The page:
Decision Boxes are summaries of the most important benefits and harms of health interventions provided to clinicians before they meet the patient, to prepare them to help patients make informed and value-based decisions. Our objective is to explore the barriers and facilitators to using Decision Boxes in clinical practice, more precisely factors stemming from (1) the Decision Boxes themselves, (2) the primary healthcare team (PHT), and (3) the primary care practice environment.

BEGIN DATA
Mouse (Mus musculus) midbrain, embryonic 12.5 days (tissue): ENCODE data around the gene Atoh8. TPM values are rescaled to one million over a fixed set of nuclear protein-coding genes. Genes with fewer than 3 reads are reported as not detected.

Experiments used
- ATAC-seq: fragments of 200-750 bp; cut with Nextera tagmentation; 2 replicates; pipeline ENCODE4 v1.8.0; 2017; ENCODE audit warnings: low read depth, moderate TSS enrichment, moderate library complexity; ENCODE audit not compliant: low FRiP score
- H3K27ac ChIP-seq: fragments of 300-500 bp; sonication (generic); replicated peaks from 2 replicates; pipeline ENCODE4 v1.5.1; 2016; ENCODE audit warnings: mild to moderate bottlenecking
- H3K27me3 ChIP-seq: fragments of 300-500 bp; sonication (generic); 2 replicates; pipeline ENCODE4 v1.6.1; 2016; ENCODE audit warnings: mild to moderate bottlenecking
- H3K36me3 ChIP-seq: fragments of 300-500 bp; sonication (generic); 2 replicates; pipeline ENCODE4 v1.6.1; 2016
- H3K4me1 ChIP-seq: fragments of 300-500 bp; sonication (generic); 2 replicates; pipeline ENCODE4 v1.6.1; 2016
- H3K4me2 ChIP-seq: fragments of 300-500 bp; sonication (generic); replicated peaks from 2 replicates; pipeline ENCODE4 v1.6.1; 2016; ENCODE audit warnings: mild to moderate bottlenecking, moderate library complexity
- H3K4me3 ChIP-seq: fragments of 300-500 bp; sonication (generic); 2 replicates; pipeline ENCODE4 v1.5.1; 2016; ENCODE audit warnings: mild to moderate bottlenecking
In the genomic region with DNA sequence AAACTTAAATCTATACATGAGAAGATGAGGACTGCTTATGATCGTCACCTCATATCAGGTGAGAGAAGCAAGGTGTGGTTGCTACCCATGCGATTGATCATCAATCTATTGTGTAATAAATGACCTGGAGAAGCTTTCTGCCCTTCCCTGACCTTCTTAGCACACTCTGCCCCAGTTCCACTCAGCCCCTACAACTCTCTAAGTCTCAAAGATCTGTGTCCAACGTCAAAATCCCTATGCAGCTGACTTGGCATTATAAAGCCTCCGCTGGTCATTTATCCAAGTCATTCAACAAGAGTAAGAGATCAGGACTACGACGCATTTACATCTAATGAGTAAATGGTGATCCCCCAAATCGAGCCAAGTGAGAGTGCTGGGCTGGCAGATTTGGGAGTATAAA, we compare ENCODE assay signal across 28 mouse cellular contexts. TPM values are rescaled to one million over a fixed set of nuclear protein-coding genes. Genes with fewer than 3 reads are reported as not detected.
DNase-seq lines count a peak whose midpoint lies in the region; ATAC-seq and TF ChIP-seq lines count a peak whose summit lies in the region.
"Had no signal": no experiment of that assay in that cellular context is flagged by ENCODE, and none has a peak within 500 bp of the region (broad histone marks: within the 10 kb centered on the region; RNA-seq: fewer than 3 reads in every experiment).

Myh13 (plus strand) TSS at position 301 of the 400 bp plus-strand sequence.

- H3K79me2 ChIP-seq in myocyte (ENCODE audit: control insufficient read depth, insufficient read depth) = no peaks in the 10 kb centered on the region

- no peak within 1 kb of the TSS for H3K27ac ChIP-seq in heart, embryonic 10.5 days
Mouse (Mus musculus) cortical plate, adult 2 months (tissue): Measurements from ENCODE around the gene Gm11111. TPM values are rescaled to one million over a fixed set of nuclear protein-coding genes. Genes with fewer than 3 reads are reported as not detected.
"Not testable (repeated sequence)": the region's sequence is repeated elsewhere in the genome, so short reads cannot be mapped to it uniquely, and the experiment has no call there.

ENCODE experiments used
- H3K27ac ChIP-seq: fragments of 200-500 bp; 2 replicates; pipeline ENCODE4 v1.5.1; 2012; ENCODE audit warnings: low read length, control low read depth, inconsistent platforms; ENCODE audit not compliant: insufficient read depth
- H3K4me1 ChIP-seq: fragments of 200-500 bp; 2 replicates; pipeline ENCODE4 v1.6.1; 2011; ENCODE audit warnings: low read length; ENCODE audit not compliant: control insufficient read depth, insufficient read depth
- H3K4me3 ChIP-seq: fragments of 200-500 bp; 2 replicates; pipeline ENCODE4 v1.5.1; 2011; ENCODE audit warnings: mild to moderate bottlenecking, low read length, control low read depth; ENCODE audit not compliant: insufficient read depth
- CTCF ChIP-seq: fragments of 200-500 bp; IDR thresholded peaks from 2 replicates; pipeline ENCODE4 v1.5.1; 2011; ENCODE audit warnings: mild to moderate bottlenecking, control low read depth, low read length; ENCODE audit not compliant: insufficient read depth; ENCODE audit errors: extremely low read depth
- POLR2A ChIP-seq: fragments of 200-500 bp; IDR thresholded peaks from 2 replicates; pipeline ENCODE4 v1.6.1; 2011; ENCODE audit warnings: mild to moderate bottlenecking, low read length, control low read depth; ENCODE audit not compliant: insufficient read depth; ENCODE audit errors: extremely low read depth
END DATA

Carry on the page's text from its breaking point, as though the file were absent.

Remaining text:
A two-phase mixed methods study will be conducted. Eight Decision Boxes relevant to primary care, and written in both English and in French, will be hosted on a website together with a tutorial to introduce the Decision Box. The Decision Boxes will be delivered as weekly emails over a span of eight weeks to clinicians of PHTs (family physicians, residents and nurses) in five primary care clinics located across two Canadian provinces. Using a web-questionnaire, clinicians will rate each Decision Box with the Information Assessment Method (cognitive impacts, relevance, usefulness, expected benefits) and with a questionnaire based on the Theory of Planned Behavior to study the determinants of clinicians’ intention to use what they learned from that Decision Box in their patient encounter (attitude, social norm, perceived behavioral control). Web-log data will be used to monitor clinicians’ access to the website. Following the 8-week intervention, we will conduct semi-structured group interviews with clinicians and individual interviews with clinic administrators to explore contextual factors influencing the use of the Decision Boxes. Data collected from questionnaires, focus groups and individual interviews will be combined to identify factors potentially influencing implementation of Decision Boxes in clinical practice by clinicians of PHTs.